I said ‘Yes’ to many opportunities. When someone at work said “Hey, we’re going bowling, do you want to join?” I said yes (which ended up getting enrolled in an amazing volunteering project that I’m a part of for 2nd year now). When I heard about a meet up group that is of interest for me I went. When one of the Polish bloggers organized a meeting for fellow bloggers in London – I joined too. I also continued the hobby that I had back home and met a group of cool friends there as well through sharing the passion.

8.    What custom/ habits do you find most strange about your adopted culture?
Chit chat, haha! I got used to it, I think I even gotten much better at it as well throughout my time here (hopefully!). But it’s still a mystery for me why people have such a big urge to talk about weather/how are yous/plans for the weekend when they only have 30 seconds in the lift (or for the US audience: elevator). Sometimes it would be better to just go up in silence instead of starting a conversation that has no chance to continue for a long time. It therefore takes quite a while to build relationships with the English people as you need to spend some time digging below the surface conversations that people tend to have with pretty much anyone.

9.    What is a myth about your adopted country?
One of the myths that I think still exists is that the British are all crazy about the Royal Family, celebrating weddings, anniversaries, almost fanatic-like. The reality is that most of the people treat the Queen and her family as part of the wider politics rather than a deity, despite of what is presented I the media. There are of course people who are obsessed with the family’s life, but I wouldn’t say it’s that common for everyone here. Most people simply treat the Queen and conversations about her with due respect.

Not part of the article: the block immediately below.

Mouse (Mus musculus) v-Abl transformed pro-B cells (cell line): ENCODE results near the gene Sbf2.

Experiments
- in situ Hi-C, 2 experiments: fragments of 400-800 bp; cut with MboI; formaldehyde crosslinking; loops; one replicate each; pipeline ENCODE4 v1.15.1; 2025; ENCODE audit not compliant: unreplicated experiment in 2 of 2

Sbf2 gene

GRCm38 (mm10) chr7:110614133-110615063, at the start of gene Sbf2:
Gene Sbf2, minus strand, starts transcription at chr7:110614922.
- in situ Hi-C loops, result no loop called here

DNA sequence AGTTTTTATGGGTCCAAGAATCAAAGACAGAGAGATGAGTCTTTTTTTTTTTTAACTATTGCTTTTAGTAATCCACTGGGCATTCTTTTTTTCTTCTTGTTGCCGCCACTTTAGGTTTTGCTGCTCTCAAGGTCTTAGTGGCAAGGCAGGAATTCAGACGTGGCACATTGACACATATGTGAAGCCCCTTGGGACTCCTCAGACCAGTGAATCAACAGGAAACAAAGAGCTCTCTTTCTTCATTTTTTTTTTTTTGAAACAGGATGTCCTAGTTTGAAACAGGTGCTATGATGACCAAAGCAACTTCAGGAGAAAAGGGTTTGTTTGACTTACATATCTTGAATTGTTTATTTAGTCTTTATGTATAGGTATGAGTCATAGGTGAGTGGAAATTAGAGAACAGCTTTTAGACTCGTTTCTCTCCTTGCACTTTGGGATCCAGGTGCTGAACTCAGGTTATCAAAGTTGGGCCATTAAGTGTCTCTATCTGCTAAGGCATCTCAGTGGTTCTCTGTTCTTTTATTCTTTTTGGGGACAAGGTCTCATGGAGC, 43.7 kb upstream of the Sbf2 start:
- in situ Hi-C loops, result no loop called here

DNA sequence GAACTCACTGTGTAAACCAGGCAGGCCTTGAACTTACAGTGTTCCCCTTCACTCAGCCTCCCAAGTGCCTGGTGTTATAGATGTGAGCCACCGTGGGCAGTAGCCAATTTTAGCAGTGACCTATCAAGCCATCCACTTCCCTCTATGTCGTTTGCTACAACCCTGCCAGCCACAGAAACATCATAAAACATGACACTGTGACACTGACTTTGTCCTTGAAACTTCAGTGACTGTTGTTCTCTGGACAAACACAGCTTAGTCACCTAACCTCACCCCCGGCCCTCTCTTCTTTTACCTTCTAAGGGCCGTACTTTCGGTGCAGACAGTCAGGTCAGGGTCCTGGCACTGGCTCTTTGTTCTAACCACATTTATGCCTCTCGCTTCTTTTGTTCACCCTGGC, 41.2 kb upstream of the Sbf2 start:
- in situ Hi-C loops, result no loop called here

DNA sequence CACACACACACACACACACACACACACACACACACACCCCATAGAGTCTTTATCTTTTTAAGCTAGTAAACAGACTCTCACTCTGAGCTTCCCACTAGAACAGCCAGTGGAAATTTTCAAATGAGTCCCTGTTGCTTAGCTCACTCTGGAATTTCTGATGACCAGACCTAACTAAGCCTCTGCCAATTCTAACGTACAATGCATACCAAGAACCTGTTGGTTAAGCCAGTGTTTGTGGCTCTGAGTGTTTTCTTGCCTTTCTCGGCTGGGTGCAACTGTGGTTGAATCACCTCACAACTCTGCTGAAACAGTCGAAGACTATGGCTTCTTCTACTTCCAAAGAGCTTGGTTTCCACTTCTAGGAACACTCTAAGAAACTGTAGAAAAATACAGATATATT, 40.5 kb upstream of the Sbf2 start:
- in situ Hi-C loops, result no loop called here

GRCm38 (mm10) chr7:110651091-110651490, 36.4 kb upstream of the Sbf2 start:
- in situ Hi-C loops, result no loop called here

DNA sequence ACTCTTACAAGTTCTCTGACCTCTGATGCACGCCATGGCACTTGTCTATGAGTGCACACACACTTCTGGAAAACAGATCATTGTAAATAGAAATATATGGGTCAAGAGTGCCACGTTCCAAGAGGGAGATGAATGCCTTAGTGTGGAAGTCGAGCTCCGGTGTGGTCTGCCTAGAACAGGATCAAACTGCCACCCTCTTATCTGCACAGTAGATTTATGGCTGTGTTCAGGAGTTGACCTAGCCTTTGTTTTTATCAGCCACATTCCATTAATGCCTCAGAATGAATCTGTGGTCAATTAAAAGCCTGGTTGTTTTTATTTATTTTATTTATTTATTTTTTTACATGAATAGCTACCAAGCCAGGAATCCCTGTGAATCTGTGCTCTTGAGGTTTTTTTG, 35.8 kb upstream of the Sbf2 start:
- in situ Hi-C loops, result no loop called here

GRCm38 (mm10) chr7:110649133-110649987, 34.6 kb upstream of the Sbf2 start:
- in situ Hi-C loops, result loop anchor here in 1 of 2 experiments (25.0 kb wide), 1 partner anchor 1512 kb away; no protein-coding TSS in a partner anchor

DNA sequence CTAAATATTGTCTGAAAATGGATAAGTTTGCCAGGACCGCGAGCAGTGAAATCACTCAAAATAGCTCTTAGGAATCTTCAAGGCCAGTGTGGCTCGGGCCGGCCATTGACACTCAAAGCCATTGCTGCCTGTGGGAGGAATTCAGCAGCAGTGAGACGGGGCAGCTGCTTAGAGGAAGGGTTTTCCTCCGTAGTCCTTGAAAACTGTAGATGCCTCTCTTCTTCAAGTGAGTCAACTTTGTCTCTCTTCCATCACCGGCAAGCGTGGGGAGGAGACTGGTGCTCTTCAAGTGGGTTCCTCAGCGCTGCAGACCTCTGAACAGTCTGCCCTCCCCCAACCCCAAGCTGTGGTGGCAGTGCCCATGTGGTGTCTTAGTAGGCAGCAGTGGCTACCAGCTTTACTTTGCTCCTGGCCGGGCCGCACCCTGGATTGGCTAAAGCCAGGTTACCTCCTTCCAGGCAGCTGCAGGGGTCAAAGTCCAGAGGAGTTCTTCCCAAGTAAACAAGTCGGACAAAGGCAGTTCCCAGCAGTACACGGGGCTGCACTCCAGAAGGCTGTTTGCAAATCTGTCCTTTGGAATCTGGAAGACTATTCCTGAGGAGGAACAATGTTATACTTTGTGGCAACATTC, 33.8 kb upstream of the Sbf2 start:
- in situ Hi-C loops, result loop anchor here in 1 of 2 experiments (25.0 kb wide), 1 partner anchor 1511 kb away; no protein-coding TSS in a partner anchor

10.    Is the cost of living higher or lower than the last country you lived in and how has that made a difference in your life?
The cost of living in the UK and London in particular is much higher than in Poland. It was financially challenging to relocate, especially when you have to cover 2 months rent in advance for your flat in pounds and buy all the essentials, ie. kitchen stuff, bedsheets etc. It works quite well when I now go back home though - everything feels cheaper so there are advantages in the end.

11.    What advice would you give other expats?
Do as much reading before you leave as possible. Both on the paperwork and legal side of things (do you need visas, how to set up bank accounts, where to look for flats etc) as well as the softer side (read blogs about experiences of other people and how they saw the new host country at first and how this view was evolving). And remember, even with all this reading you can’t be prepared for everything. Moving abroad is a journey of self-discovery!

12.    When and why did you start your blog?
I created my blog, once I moved abroad and started experiencing all the expat struggles. I really wanted to share my experiences and start learning from other expats as well as help others with their struggles of living and working abroad.

Blog LinkMarta's blog, Project Abroad